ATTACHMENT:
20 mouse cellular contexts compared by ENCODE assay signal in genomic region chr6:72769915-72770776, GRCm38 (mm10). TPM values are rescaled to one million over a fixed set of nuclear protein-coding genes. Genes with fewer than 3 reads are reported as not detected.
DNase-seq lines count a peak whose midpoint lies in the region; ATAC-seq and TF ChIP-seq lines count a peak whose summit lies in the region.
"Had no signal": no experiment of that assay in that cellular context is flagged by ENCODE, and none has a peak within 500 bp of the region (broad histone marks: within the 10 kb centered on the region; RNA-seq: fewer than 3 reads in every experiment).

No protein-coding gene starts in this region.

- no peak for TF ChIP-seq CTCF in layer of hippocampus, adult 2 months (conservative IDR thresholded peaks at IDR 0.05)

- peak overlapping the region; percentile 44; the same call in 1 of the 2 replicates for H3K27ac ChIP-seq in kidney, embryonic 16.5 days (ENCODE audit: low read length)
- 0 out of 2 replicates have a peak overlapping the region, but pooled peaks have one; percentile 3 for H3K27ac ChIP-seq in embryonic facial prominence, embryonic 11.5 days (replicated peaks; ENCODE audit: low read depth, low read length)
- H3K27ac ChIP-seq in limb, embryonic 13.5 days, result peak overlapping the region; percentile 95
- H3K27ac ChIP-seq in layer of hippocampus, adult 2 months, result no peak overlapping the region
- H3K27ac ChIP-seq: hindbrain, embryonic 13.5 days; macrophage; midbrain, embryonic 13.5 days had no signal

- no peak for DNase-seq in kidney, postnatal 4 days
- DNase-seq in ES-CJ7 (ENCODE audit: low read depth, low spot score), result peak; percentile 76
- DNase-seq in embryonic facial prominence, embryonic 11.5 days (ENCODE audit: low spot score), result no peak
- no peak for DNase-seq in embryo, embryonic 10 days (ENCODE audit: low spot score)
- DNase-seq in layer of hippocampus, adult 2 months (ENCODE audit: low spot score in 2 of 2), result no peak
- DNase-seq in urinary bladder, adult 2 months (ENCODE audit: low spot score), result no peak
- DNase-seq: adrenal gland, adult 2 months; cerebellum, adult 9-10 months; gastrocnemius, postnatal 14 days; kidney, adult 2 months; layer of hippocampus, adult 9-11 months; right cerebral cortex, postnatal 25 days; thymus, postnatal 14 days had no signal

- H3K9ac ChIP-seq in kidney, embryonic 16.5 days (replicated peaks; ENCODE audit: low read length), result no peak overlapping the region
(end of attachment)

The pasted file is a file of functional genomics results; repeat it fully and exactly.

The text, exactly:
20 mouse cellular contexts compared by ENCODE assay signal in genomic region chr6:72769915-72770776, GRCm38 (mm10). TPM values are rescaled to one million over a fixed set of nuclear protein-coding genes. Genes with fewer than 3 reads are reported as not detected.
DNase-seq lines count a peak whose midpoint lies in the region; ATAC-seq and TF ChIP-seq lines count a peak whose summit lies in the region.
"Had no signal": no experiment of that assay in that cellular context is flagged by ENCODE, and none has a peak within 500 bp of the region (broad histone marks: within the 10 kb centered on the region; RNA-seq: fewer than 3 reads in every experiment).

No protein-coding gene starts in this region.

- no peak for TF ChIP-seq CTCF in layer of hippocampus, adult 2 months (conservative IDR thresholded peaks at IDR 0.05)

- peak overlapping the region; percentile 44; the same call in 1 of the 2 replicates for H3K27ac ChIP-seq in kidney, embryonic 16.5 days (ENCODE audit: low read length)
- 0 out of 2 replicates have a peak overlapping the region, but pooled peaks have one; percentile 3 for H3K27ac ChIP-seq in embryonic facial prominence, embryonic 11.5 days (replicated peaks; ENCODE audit: low read depth, low read length)
- H3K27ac ChIP-seq in limb, embryonic 13.5 days, result peak overlapping the region; percentile 95
- H3K27ac ChIP-seq in layer of hippocampus, adult 2 months, result no peak overlapping the region
- H3K27ac ChIP-seq: hindbrain, embryonic 13.5 days; macrophage; midbrain, embryonic 13.5 days had no signal

- no peak for DNase-seq in kidney, postnatal 4 days
- DNase-seq in ES-CJ7 (ENCODE audit: low read depth, low spot score), result peak; percentile 76
- DNase-seq in embryonic facial prominence, embryonic 11.5 days (ENCODE audit: low spot score), result no peak
- no peak for DNase-seq in embryo, embryonic 10 days (ENCODE audit: low spot score)
- DNase-seq in layer of hippocampus, adult 2 months (ENCODE audit: low spot score in 2 of 2), result no peak
- DNase-seq in urinary bladder, adult 2 months (ENCODE audit: low spot score), result no peak
- DNase-seq: adrenal gland, adult 2 months; cerebellum, adult 9-10 months; gastrocnemius, postnatal 14 days; kidney, adult 2 months; layer of hippocampus, adult 9-11 months; right cerebral cortex, postnatal 25 days; thymus, postnatal 14 days had no signal

- H3K9ac ChIP-seq in kidney, embryonic 16.5 days (replicated peaks; ENCODE audit: low read length), result no peak overlapping the region